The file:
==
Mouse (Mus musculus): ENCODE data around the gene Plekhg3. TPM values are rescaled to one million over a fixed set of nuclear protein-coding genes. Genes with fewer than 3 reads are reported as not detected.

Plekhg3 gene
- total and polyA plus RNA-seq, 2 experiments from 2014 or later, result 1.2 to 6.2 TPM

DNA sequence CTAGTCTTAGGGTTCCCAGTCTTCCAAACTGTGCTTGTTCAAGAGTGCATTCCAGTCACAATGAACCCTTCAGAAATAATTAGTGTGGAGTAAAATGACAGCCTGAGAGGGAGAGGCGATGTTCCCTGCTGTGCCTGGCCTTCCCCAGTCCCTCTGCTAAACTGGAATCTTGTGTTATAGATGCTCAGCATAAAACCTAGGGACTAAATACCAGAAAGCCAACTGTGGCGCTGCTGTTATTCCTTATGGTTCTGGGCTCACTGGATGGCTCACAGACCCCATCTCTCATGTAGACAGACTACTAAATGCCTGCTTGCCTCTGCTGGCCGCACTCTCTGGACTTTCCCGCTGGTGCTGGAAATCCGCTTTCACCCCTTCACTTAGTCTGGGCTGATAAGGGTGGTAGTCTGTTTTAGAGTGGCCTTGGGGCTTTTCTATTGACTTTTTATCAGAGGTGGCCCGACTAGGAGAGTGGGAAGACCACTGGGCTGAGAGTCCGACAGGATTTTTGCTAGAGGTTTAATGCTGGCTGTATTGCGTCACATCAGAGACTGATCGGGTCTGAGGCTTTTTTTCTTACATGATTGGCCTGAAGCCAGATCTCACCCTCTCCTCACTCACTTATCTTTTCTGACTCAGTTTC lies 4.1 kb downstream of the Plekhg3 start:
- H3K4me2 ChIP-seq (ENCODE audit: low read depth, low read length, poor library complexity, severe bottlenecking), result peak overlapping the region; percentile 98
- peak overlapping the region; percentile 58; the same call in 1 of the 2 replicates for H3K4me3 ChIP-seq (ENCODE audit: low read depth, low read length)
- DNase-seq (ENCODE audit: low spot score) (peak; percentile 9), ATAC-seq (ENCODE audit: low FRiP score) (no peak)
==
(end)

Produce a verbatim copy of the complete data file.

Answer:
Mouse (Mus musculus): ENCODE data around the gene Plekhg3. TPM values are rescaled to one million over a fixed set of nuclear protein-coding genes. Genes with fewer than 3 reads are reported as not detected.

Plekhg3 gene
- total and polyA plus RNA-seq, 2 experiments from 2014 or later, result 1.2 to 6.2 TPM

DNA sequence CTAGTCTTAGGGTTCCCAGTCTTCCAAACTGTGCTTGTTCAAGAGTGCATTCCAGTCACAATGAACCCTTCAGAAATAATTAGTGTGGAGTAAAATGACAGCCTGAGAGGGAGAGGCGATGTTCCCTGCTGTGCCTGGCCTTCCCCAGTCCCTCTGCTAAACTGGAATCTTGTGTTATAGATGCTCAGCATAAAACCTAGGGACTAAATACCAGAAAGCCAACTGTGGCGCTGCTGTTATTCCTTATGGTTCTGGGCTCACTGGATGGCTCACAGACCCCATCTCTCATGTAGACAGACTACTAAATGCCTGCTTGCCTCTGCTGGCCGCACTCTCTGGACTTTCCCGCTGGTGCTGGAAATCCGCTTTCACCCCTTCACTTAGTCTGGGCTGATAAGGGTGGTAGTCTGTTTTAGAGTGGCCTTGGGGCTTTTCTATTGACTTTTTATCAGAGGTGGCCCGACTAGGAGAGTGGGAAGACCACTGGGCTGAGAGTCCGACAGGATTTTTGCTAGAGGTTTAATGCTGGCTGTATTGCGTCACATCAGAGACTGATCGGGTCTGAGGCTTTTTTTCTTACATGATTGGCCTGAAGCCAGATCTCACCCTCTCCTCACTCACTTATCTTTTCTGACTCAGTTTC lies 4.1 kb downstream of the Plekhg3 start:
- H3K4me2 ChIP-seq (ENCODE audit: low read depth, low read length, poor library complexity, severe bottlenecking), result peak overlapping the region; percentile 98
- peak overlapping the region; percentile 58; the same call in 1 of the 2 replicates for H3K4me3 ChIP-seq (ENCODE audit: low read depth, low read length)
- DNase-seq (ENCODE audit: low spot score) (peak; percentile 9), ATAC-seq (ENCODE audit: low FRiP score) (no peak)